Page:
Unnecessary Guilt

Q: My 13-year-old daughter is generally well adjusted in school. She does well academically, has a good number of friends, and is usually a happy person. In recent weeks, however, she has been very on edge, questioning herself, and finds it hard to calm herself down.

She has befriended a girl who is very needy (let’s call her Suri), who can keep her on the phone for hours, and this really stops her from reaching out to other friends. My daughter helps Suri with her homework and feels it would be unkind to cut short their phone conversations. She feels sorry for her, as Suri has no other friends in school. Suri follows her around in class, and my daughter can’t ask her to stop following her, either. My daughter feels uncomfortable trying to limit the relationship in any way, as in the past Suri always became hysterical when she tried to do this.

How can I help my daughter deal with this relationship?

A: It is difficult to know what triggered your daughter’s anxiety, as there can be multiple causes for this condition. Befriending a problematic girl could have been an outgrowth of pre-existing anxiety. If someone feels uncomfortable in her own skin, a way to feel worthwhile is to be moser nefesh helping someone in an overly magnanimous manner.

Whatever the cause, your daughter has to see that a relationship without clear boundaries is doomed to failure. This is especially true when the relationship is not mutual and is built on one party feeling sorry for the other. The eventual outcome will be that the needy party will be disappointed in your daughter’s not having an exclusive relationship with her.

As Suri seems to have severe emotional needs, you have to convince your daughter that she cannot be the answer to her friend’s problems. Hashem will find other people to help her. She is 13 years old, and needs to help herself first! If your daughter is now less socially available to others, that’s already a limitation that she is experiencing unnecessarily.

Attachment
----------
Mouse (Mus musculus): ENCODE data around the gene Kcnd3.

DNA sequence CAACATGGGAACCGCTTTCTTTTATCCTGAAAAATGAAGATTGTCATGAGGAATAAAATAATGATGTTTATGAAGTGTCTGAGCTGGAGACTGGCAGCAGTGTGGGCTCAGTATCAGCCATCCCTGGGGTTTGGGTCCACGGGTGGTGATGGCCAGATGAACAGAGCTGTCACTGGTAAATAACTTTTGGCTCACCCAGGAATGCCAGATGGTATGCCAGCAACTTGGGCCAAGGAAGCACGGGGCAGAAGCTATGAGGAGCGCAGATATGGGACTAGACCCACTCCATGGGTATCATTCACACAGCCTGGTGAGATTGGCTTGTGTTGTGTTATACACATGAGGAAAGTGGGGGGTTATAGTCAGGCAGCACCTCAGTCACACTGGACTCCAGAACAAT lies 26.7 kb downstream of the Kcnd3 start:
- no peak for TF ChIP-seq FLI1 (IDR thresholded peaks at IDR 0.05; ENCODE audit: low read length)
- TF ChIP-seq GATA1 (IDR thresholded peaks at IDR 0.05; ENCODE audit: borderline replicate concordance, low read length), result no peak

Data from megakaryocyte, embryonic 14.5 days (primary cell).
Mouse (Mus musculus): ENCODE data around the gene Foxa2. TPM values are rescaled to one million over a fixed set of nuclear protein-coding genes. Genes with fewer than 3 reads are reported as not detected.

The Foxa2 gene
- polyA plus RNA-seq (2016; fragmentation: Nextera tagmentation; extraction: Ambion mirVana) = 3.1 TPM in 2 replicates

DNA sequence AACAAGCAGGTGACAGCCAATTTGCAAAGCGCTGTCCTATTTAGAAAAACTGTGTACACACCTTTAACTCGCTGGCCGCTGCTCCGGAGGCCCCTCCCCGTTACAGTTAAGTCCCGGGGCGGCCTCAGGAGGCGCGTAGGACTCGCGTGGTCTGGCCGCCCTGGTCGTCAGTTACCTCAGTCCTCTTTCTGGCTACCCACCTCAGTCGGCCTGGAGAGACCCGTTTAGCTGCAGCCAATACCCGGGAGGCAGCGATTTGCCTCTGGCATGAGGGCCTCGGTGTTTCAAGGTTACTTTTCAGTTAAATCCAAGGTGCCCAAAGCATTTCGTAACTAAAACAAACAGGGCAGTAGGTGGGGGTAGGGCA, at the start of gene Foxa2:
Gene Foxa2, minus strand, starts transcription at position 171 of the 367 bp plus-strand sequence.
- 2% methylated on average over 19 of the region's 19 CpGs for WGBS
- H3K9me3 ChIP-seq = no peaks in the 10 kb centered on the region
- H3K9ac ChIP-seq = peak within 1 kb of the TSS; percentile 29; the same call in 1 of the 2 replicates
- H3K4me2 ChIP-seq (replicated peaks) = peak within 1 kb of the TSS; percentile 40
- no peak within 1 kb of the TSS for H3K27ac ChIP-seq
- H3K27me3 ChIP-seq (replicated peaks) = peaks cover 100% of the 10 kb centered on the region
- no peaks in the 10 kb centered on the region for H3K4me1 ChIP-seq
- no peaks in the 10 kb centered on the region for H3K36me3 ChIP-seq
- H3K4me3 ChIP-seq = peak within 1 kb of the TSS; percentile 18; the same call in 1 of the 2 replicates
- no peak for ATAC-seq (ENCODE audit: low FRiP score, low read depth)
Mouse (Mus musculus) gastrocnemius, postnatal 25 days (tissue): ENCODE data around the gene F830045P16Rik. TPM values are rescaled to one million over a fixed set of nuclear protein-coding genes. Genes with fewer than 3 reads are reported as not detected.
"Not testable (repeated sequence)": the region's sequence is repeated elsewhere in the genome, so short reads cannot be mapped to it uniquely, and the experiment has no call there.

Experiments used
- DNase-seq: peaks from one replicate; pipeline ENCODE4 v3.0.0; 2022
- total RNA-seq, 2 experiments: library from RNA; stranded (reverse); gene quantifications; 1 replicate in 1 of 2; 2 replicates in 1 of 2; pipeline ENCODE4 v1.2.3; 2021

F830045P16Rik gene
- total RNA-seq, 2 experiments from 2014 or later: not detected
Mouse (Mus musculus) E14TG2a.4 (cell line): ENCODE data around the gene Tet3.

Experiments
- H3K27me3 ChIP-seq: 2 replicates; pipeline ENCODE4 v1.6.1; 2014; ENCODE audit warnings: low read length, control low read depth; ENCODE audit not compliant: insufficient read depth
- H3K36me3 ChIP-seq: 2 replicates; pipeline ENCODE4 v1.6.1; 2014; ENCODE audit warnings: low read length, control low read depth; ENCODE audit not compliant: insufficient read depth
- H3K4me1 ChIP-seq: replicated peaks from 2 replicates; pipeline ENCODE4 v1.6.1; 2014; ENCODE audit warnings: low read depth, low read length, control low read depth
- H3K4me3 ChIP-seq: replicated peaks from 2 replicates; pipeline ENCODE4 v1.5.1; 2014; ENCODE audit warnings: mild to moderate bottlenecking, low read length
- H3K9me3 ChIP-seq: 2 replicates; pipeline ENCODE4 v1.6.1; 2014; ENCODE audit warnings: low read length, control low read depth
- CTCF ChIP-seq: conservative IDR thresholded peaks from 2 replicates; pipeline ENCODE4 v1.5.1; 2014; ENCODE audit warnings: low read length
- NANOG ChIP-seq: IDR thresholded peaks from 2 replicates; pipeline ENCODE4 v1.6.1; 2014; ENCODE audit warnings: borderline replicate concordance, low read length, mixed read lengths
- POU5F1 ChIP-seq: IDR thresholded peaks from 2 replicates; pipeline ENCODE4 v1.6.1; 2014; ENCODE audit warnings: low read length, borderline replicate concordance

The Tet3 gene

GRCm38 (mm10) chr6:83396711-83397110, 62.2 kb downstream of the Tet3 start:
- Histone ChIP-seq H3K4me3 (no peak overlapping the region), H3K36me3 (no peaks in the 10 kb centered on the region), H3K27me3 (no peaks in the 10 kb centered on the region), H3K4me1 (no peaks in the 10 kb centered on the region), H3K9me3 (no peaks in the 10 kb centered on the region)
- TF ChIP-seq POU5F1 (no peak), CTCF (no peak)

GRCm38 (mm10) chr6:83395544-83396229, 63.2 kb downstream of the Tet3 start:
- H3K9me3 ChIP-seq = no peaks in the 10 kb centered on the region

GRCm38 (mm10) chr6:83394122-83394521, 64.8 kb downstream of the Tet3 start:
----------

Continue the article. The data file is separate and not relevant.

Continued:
To assuage your daughter’s guilt, tell her that Suri’s parents (or the school) can try and get her tutors. You can tell her that Suri is not learning how to socially interact with her peers, as she is spending hours at a time on the phone with her. Your daughter is attempting to put a band-aid on a situation that needs more complicated intervention.

She can tell Suri at the beginning of their next phone chat that her mother (you!) feels that she has been going to bed too late in recent weeks, and is curtailing the amount of time she can spend on the phone. If Suri complains and makes her feel guilty, she can again “blame it on her parents” and attempt to change the subject.

As your daughter has allowed this relationship to continue at a high level of intensity, a “cold turkey” approach will most likely not be effective, especially taking into account your daughter’s level of guilt and misplaced human responsibility. Your daughter has to create a “concrete wall” of practiced verbal response to use on Suri when she becomes very emotional. Doing so will help avoid an emotional response and escalating argument. The words can be “I’m sorry that I can’t do more at this point,” or, “This is what my parents want. I really can’t do any more right now.” If your daughter practices saying these words in her mind, it will make the process more workable.